Remarks by Grand Master Allen:

The appointee to that office {Deputy Grand Master} for 1937 has already demonstrated his Masonic ability, enthusiasm, and interest in the welfare of the Craft, to such an extent that his satisfactory fulfillment of the duties of the office of Deputy Grand Master for the coming year is a foregone conclusion. A native of Boston, he was raised in Rabboni Lodge in 1907, became its Worshipful Master in 1924, District Deputy Grand Master for the Dorchester Fourth District in 1927, became actively connected with the educational department of the Grand Lodge in 1929, where he held various offices until he was appointed Director of Education in 1931. To his efforts in that office, more than to any other one man, I believe we are indebted for the establishment ot the Lodges of Instruction upon a solid foundation.Although he asked to be relieved of the duties of Director of Education in 1934, upon assuming the office of Grand High Priest of the Grand Royal Arch Chapter, he has continued his active interest as Associate Director, and has left behind him a splendid record of achievement as Grand High Priest.Without attempting to enumerate his many other Masonic connections and activities, it is my pleasure to present the Deputy Grand Master of Masons in Massachusetts for the year 1937, a Brother who exemplifies the highest Masonic principles in his daily life, Bro. Ralph Lowe, Jr. (Applause)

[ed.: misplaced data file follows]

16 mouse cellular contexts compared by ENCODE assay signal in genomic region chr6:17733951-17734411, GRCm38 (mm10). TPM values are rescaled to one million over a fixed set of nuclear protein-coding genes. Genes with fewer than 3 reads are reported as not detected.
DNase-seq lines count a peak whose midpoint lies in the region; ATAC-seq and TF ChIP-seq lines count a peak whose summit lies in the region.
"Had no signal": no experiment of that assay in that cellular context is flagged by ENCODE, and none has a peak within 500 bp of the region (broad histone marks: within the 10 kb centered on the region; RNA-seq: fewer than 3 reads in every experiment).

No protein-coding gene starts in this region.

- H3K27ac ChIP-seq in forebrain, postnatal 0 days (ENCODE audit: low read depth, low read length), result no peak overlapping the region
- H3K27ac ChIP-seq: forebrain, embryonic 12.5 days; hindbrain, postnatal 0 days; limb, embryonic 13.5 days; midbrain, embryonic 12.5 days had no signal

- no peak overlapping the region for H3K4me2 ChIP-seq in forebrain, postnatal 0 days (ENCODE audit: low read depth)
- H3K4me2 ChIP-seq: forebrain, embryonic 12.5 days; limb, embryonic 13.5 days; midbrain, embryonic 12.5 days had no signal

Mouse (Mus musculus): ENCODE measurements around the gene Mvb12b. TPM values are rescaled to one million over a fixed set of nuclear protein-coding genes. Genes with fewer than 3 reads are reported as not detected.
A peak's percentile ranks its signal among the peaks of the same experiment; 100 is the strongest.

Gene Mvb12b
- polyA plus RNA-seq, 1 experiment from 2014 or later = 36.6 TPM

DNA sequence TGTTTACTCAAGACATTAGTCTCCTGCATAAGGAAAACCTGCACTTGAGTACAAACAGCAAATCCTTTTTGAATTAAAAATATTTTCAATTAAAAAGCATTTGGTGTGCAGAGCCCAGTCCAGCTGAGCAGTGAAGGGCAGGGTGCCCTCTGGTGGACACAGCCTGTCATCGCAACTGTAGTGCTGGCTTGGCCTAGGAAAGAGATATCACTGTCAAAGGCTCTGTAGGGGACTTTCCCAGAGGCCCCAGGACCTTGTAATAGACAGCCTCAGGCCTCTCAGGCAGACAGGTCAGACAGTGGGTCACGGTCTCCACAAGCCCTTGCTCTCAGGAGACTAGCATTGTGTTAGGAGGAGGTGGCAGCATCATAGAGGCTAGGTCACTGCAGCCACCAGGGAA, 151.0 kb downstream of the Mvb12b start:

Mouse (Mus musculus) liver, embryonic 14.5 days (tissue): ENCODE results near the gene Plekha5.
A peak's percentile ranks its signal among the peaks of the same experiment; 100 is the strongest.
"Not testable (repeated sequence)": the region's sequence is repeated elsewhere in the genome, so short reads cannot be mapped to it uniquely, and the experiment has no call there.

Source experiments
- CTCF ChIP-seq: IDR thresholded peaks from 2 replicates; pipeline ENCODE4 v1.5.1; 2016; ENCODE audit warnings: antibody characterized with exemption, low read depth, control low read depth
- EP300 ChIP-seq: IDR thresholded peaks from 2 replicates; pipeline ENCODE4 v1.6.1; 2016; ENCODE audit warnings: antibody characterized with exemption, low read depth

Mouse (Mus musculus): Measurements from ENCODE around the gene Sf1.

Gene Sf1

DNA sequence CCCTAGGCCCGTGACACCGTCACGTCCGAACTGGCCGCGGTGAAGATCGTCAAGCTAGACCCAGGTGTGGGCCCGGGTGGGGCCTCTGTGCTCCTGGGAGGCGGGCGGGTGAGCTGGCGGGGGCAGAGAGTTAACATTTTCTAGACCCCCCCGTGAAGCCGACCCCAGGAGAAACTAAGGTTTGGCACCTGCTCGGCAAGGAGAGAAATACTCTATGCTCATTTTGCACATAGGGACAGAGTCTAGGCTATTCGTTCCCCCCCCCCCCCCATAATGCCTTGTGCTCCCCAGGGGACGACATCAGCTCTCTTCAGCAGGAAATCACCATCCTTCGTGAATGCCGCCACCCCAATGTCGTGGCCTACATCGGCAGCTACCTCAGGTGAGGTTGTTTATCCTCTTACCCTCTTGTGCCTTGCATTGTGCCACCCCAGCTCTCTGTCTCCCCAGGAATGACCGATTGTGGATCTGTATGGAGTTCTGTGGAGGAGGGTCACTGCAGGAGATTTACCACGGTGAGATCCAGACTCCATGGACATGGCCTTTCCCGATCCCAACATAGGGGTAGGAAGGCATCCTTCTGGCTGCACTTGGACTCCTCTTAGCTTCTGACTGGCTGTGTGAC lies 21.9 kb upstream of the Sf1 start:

Most Worshipful Grand Master, Guests, and Brethren:

I just want to say “I am that I am,” regardless of what is said that I am. It is naturally very embarrassing to rise with such a flattering introduction, but it is what you would expect from such a courteous and gracious leader as we have today at the head of our Fraternity in Massachusetts.